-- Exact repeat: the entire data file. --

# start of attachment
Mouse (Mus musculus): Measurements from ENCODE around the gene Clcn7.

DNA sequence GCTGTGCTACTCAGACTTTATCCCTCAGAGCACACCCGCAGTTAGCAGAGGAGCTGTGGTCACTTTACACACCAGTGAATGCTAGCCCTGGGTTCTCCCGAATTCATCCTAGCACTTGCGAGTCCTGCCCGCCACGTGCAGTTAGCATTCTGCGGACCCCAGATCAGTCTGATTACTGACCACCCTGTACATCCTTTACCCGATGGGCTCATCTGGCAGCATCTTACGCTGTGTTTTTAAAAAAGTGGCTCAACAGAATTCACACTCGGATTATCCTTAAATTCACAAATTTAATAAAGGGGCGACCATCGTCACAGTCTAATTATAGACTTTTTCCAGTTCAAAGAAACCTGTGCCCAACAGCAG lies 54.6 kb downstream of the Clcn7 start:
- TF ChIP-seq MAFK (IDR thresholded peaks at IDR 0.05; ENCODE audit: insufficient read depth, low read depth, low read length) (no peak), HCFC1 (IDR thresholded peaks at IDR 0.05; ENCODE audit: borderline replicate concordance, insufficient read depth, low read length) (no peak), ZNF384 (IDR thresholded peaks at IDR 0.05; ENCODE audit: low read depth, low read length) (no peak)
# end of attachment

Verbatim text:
Mouse (Mus musculus): Measurements from ENCODE around the gene Clcn7.

DNA sequence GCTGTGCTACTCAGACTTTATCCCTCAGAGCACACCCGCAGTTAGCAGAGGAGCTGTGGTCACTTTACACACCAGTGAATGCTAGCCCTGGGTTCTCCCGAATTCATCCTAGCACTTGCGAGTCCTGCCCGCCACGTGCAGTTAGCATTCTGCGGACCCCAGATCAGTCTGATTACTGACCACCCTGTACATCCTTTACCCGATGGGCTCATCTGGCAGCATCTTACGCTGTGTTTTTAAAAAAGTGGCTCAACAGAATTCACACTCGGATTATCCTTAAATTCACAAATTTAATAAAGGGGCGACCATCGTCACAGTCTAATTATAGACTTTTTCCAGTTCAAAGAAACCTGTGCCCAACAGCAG lies 54.6 kb downstream of the Clcn7 start:
- TF ChIP-seq MAFK (IDR thresholded peaks at IDR 0.05; ENCODE audit: insufficient read depth, low read depth, low read length) (no peak), HCFC1 (IDR thresholded peaks at IDR 0.05; ENCODE audit: borderline replicate concordance, insufficient read depth, low read length) (no peak), ZNF384 (IDR thresholded peaks at IDR 0.05; ENCODE audit: low read depth, low read length) (no peak)